Five Films That Share Themes with 'The Exterminating Angel'
Published Nov 07, 2017Promotional consideration provided by Cineplex
Though the uninitiated might associate opera with eras past, there is still plenty of invigorating work still being created. Take, for example, The Exterminating Angel — the 2016 opera that makes its debut with the Metropolitan Opera this season.
Sung in English and directed by Thomas Adès, the piece is an adaptation of surrealist filmmaker Luis Buñuel's work of the same name. His darkly comic tale skewers the upper classes when a group of wealthy aristocrats become trapped at a dinner party, unable to leave.
The symbolism of The Exterminating Angel is not entirely obvious, but many interpret the work as a critique of the Spanish elite. In an age of great economic disparity, it only makes sense that the work would have an extended shelf life via a new opera.
The Met's performance of The Exterminating Angel will be broadcast in select Cineplex theatres on November 18. To help prepare you for this audio-visual event, we've selected five films that share themes with the opera.
The Exterminating Angel (1962)
Of course, without Buñuel's source material there would be no opera whatsoever. The film — a surreal satire that stands among Buñuel's best work — pairs bizarre fantasy elements with an incisive, cutting look at society's elites. For 55 years, cinephiles have appreciated the film's ability to blend weirdness with a culturally critical backbone.
The Party (1968)
Elite dinner parties are the perfect backdrop for chaotic foibles. Take, for example, the Peter Sellers classic in which an accidental invitation to a Hollywood bigwig's party ends in utter chaos. It may not be quite as out-there as Buñuel's work, but The Party still offers plenty of unexpected weirdness.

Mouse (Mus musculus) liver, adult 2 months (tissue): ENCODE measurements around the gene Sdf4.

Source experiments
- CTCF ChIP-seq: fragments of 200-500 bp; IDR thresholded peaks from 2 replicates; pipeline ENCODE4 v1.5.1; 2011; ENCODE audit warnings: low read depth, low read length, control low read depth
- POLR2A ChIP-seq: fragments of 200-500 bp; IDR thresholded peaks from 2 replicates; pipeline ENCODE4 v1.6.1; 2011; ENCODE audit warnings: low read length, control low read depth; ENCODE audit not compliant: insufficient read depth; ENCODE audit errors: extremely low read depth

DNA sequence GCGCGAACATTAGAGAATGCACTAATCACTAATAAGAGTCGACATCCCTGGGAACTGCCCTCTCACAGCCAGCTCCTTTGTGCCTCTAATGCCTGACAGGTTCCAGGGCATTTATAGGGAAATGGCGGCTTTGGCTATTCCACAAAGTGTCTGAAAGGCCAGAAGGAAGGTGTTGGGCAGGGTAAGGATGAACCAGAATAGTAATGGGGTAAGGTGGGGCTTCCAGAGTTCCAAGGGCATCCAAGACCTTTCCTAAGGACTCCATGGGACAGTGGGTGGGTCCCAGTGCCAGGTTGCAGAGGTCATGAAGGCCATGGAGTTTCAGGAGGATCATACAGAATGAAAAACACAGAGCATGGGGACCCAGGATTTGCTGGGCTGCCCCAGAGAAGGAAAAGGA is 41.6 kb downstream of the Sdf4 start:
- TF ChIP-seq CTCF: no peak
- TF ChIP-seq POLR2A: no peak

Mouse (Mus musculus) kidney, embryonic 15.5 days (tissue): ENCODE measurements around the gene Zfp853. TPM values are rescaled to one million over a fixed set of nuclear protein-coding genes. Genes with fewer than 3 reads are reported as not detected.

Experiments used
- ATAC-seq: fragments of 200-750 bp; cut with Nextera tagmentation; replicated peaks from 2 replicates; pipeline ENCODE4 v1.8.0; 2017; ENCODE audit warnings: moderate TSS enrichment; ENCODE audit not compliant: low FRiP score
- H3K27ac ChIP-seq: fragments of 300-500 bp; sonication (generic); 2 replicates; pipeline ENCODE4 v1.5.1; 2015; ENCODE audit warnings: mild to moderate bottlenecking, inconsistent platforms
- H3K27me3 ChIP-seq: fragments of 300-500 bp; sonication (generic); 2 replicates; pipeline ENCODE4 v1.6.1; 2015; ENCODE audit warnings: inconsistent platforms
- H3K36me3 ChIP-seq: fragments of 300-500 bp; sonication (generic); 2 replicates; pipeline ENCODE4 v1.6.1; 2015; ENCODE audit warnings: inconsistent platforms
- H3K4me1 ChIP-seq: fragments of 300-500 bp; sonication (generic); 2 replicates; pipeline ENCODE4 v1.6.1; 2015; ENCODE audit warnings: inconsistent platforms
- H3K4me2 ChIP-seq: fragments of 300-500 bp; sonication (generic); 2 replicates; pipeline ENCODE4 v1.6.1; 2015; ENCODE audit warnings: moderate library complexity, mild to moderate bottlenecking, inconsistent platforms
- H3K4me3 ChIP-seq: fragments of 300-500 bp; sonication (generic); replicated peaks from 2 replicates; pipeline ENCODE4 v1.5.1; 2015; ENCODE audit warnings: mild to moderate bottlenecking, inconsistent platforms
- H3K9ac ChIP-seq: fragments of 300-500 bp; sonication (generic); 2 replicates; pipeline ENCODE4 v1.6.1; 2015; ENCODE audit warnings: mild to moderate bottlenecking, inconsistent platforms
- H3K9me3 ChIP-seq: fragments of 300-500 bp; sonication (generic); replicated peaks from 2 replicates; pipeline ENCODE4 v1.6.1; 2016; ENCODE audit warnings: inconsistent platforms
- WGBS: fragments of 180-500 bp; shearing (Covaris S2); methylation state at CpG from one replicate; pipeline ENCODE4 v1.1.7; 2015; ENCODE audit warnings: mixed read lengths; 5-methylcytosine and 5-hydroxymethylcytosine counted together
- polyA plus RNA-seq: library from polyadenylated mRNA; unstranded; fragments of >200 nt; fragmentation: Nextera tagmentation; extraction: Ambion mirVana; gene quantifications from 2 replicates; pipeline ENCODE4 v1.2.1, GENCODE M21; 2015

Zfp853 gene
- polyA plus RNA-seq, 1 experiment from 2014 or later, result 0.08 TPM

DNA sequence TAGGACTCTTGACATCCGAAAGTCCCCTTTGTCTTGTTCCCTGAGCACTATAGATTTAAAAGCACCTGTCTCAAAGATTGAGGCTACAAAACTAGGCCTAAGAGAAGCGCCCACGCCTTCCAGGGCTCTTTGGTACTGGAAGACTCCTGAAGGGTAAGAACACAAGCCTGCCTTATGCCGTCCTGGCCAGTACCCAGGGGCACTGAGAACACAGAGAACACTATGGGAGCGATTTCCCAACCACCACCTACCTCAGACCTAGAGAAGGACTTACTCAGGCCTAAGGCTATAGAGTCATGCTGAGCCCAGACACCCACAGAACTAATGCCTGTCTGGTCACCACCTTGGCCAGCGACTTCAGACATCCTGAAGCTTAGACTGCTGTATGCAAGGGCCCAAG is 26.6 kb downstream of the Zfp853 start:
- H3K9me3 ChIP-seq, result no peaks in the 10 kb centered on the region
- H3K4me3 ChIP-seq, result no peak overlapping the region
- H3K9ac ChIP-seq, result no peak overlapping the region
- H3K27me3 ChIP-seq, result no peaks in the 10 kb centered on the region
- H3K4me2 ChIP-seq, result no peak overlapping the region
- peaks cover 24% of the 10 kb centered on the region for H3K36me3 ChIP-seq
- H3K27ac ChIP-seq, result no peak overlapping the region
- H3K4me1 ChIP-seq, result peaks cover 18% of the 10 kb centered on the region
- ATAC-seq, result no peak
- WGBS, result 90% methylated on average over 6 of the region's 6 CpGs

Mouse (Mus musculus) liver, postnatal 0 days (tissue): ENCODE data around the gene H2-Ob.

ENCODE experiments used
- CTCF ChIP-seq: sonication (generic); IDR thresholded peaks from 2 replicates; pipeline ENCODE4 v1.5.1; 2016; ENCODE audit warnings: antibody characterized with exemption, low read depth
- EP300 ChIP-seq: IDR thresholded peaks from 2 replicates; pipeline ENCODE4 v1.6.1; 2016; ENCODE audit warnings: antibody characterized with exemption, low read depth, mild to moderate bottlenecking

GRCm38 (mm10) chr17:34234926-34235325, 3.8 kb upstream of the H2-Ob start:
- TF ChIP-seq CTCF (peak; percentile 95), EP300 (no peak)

The Discreet Charm of the Bourgeoisie (1972)
A full decade after The Exterminating Angel, Buñuel returned to the elite dinner table for more social commentary. While his characters previously couldn't escape their social gathering, The Discreet Charm of the Bourgeoisie saw them perched at the table with no food available to them. It's a spiritual sequel in the sense that it explores vanity and upper-class emptiness through Buñuel's inimitable, surrealist lens.
Midnight in Paris (2011)
The 2011 fantasy-comedy — a hit with history classes throughout North America — sees Owen Wilson's character head back in time every night at midnight. Throughout, he hobnobs with plenty of the art world's elites, and at one point he even gives Buñuel the idea for The Exterminating Angel. Though it's obviously not factual, the film does do a good job of contextualizing Buñuel within the art world.
This year, Darren Aronofsky surprised fans with the shocking and strange Jennifer Lawrence movie mother!, which still has audiences confused. Speaking with The Hollywood Reporter, Aronofsky said he was inspired by Buñuel's ability to talk about the world through allegory. "There were a lot of influences. The Giving Tree was a big influence, actually. The film is kind of a horror version of The Giving Tree," Aronofsky said. "There was Luis Buñuel's The Exterminating Angel, where he basically took a slice of society and made a whole big comment about the world. Also I just had this idea. I kind of wanted to return back to my horror roots and make something scary again."